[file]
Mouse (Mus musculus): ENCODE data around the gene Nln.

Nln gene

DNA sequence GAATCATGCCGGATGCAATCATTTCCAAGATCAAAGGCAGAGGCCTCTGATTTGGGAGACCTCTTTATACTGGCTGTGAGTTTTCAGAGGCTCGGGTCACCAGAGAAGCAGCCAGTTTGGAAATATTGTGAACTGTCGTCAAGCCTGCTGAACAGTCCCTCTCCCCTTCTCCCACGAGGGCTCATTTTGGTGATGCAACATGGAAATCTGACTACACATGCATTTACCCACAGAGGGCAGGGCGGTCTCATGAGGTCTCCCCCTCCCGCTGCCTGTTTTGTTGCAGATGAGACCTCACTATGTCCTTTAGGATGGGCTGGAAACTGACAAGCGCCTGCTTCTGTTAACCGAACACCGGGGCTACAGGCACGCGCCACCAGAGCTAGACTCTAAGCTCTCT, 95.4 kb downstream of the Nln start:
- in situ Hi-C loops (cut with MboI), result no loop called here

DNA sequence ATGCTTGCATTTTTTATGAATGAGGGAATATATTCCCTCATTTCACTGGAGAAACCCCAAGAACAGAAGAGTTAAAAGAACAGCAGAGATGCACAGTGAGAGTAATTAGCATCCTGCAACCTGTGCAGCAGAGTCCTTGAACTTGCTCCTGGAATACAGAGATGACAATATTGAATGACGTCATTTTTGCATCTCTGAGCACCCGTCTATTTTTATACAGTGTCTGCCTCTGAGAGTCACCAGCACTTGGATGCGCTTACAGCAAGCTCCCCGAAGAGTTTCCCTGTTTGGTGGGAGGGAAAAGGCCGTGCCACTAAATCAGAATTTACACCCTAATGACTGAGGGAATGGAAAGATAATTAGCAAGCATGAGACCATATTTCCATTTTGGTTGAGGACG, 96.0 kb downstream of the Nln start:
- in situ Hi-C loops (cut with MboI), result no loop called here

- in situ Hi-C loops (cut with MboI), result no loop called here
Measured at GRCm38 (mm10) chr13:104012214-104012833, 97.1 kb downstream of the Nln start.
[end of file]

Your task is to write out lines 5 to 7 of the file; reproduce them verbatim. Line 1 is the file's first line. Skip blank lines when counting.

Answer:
DNA sequence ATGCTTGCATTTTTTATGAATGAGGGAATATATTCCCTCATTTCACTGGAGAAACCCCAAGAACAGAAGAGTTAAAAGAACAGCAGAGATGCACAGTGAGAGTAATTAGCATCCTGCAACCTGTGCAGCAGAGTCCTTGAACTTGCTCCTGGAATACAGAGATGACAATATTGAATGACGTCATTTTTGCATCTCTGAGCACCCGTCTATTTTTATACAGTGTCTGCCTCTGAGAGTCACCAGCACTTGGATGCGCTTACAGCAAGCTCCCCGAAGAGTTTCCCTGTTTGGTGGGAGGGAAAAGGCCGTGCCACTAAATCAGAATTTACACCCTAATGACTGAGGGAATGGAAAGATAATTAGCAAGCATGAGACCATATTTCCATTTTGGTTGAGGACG, 96.0 kb downstream of the Nln start:
- in situ Hi-C loops (cut with MboI), result no loop called here

- in situ Hi-C loops (cut with MboI), result no loop called here